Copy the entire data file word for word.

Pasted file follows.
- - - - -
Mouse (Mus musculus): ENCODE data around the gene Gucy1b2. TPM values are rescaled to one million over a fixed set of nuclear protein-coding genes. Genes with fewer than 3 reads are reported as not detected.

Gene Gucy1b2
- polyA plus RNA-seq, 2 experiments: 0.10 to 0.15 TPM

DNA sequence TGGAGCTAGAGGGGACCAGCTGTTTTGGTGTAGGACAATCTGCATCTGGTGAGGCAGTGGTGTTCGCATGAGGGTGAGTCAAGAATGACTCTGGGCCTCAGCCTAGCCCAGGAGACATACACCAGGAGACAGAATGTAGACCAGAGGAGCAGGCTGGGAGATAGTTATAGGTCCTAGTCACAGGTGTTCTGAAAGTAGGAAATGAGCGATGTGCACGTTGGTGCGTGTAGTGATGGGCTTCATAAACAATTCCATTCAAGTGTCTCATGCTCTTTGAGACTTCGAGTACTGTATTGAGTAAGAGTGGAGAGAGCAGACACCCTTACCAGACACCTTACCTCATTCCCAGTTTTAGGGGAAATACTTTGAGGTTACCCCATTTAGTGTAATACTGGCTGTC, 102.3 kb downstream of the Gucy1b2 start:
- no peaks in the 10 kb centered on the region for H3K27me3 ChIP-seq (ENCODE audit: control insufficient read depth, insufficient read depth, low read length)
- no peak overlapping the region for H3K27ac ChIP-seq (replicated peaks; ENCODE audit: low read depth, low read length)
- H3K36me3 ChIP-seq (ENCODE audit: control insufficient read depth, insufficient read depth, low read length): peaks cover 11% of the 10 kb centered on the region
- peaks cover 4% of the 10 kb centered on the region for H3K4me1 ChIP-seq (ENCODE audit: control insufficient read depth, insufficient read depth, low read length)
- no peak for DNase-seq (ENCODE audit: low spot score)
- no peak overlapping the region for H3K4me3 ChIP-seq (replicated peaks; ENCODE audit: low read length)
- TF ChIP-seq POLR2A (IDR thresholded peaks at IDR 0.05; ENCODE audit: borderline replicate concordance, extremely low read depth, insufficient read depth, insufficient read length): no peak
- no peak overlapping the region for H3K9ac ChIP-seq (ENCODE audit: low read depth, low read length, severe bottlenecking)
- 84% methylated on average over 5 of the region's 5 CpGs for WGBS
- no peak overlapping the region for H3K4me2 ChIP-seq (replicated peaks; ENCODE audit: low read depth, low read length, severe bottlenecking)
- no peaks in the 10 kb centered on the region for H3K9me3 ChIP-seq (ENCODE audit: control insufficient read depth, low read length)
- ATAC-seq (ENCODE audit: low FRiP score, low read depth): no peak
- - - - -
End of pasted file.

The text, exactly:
Mouse (Mus musculus): ENCODE data around the gene Gucy1b2. TPM values are rescaled to one million over a fixed set of nuclear protein-coding genes. Genes with fewer than 3 reads are reported as not detected.

Gene Gucy1b2
- polyA plus RNA-seq, 2 experiments: 0.10 to 0.15 TPM

DNA sequence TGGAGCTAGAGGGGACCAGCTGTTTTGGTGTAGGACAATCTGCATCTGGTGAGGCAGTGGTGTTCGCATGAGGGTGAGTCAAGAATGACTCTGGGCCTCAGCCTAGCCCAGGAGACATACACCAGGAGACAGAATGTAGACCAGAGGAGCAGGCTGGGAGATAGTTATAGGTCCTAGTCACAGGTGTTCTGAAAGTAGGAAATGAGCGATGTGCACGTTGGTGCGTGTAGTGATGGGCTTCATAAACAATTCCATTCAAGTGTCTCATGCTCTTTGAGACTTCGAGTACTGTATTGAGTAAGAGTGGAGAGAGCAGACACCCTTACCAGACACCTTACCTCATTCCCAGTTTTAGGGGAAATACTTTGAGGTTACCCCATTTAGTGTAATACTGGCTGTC, 102.3 kb downstream of the Gucy1b2 start:
- no peaks in the 10 kb centered on the region for H3K27me3 ChIP-seq (ENCODE audit: control insufficient read depth, insufficient read depth, low read length)
- no peak overlapping the region for H3K27ac ChIP-seq (replicated peaks; ENCODE audit: low read depth, low read length)
- H3K36me3 ChIP-seq (ENCODE audit: control insufficient read depth, insufficient read depth, low read length): peaks cover 11% of the 10 kb centered on the region
- peaks cover 4% of the 10 kb centered on the region for H3K4me1 ChIP-seq (ENCODE audit: control insufficient read depth, insufficient read depth, low read length)
- no peak for DNase-seq (ENCODE audit: low spot score)
- no peak overlapping the region for H3K4me3 ChIP-seq (replicated peaks; ENCODE audit: low read length)
- TF ChIP-seq POLR2A (IDR thresholded peaks at IDR 0.05; ENCODE audit: borderline replicate concordance, extremely low read depth, insufficient read depth, insufficient read length): no peak
- no peak overlapping the region for H3K9ac ChIP-seq (ENCODE audit: low read depth, low read length, severe bottlenecking)
- 84% methylated on average over 5 of the region's 5 CpGs for WGBS
- no peak overlapping the region for H3K4me2 ChIP-seq (replicated peaks; ENCODE audit: low read depth, low read length, severe bottlenecking)
- no peaks in the 10 kb centered on the region for H3K9me3 ChIP-seq (ENCODE audit: control insufficient read depth, low read length)
- ATAC-seq (ENCODE audit: low FRiP score, low read depth): no peak